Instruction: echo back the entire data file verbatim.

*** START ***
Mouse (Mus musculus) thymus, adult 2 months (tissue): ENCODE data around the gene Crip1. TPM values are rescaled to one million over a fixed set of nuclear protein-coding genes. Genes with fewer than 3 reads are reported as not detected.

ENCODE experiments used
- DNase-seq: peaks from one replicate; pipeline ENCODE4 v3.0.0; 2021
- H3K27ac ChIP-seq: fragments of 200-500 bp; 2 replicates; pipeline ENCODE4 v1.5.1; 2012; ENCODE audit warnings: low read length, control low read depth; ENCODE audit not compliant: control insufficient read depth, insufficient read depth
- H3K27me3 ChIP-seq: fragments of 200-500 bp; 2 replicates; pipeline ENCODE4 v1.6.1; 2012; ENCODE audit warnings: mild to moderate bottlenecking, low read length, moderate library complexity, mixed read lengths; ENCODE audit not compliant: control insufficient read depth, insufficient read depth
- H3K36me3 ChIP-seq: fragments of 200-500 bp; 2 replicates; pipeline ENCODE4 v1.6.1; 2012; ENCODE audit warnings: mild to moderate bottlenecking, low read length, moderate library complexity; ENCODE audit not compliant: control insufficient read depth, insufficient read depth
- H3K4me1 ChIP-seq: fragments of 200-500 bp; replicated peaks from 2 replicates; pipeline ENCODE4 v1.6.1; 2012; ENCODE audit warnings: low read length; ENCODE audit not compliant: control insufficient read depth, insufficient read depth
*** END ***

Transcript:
Mouse (Mus musculus) thymus, adult 2 months (tissue): ENCODE data around the gene Crip1. TPM values are rescaled to one million over a fixed set of nuclear protein-coding genes. Genes with fewer than 3 reads are reported as not detected.

ENCODE experiments used
- DNase-seq: peaks from one replicate; pipeline ENCODE4 v3.0.0; 2021
- H3K27ac ChIP-seq: fragments of 200-500 bp; 2 replicates; pipeline ENCODE4 v1.5.1; 2012; ENCODE audit warnings: low read length, control low read depth; ENCODE audit not compliant: control insufficient read depth, insufficient read depth
- H3K27me3 ChIP-seq: fragments of 200-500 bp; 2 replicates; pipeline ENCODE4 v1.6.1; 2012; ENCODE audit warnings: mild to moderate bottlenecking, low read length, moderate library complexity, mixed read lengths; ENCODE audit not compliant: control insufficient read depth, insufficient read depth
- H3K36me3 ChIP-seq: fragments of 200-500 bp; 2 replicates; pipeline ENCODE4 v1.6.1; 2012; ENCODE audit warnings: mild to moderate bottlenecking, low read length, moderate library complexity; ENCODE audit not compliant: control insufficient read depth, insufficient read depth
- H3K4me1 ChIP-seq: fragments of 200-500 bp; replicated peaks from 2 replicates; pipeline ENCODE4 v1.6.1; 2012; ENCODE audit warnings: low read length; ENCODE audit not compliant: control insufficient read depth, insufficient read depth